OED appeals: can you help us find earlier evidence of ‘Arnold Palmer’?
Can you help us? OED Appeals is a dedicated community space on the OED website where OED editors solicit help in unearthing new information about the history and usage of English.
Part of the process of revising words and phrases for the OED involves searching for evidence of a word’s first recorded use in English, and for this we need your help.
Can you find earlier examples of usage of the following word? Visit the OED Appeals page to find out more, and to submit any antedating evidence.
An Arnold Palmer is a refreshing, summery drink made by mixing equal parts iced tea and lemonade and named for the American professional golfer Arnold Palmer. So far, the earliest evidence we have for the term in print is from 1991.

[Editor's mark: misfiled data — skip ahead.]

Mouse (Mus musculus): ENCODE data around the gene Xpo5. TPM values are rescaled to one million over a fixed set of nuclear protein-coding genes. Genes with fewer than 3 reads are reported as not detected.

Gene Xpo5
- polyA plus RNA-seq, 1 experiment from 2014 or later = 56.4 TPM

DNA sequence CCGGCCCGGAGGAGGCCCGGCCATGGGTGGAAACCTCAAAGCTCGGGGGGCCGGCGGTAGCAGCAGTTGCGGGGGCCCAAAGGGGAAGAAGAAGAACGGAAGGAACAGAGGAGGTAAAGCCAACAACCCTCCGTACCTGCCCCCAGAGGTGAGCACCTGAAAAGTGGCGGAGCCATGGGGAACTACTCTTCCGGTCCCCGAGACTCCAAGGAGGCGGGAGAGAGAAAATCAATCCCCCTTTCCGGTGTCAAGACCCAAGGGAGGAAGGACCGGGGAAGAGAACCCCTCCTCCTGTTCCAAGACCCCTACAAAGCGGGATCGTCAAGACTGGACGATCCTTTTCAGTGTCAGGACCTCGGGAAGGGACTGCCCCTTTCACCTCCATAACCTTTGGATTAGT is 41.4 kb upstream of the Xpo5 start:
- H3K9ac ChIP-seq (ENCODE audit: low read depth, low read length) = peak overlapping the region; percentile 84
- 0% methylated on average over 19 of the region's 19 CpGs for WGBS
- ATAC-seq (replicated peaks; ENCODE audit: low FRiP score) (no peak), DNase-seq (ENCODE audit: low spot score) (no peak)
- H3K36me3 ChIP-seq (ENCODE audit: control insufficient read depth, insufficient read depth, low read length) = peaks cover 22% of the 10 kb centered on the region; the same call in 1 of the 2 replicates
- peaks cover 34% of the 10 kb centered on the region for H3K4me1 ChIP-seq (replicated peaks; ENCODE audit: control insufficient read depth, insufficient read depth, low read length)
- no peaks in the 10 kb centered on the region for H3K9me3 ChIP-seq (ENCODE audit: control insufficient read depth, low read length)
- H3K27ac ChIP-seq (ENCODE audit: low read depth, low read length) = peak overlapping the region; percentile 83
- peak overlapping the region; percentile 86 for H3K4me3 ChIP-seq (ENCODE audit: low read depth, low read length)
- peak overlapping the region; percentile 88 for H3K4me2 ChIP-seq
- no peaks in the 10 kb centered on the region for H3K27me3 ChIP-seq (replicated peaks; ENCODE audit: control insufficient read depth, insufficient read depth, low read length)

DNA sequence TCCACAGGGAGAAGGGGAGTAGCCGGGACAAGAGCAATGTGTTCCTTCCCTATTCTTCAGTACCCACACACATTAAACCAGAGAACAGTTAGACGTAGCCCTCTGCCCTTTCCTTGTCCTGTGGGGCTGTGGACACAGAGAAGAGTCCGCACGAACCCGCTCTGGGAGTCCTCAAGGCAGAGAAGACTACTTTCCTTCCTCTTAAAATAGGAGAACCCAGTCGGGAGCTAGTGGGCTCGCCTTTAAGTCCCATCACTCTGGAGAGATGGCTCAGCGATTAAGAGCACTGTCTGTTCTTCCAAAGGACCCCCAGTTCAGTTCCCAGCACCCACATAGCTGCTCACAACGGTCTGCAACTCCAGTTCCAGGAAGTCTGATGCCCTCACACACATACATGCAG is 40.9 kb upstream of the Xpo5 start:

‘Give your staff the opportunity to upgrade an iced tea to an Arnold Palmer (half tea, half lemonade) for a quarter or fifty cents more.’
1991 Jim Sullivan & Phil Roberts, Service that Sells!, p. 161
The reason it is named for Palmer, however, is, by his own account, because he started mixing the drink for himself sometime in the 1960s and, when he began ordering it in bars and restaurants, the name caught on. Given this and the fact that Palmer first rose to fame in the 1960s and 70s, we think there is a strong possibility that earlier evidence exists for this term, perhaps in an unusual place like a cocktail menu or a restaurant flier.
Can you help us find evidence for an Arnold Palmer from before 1991?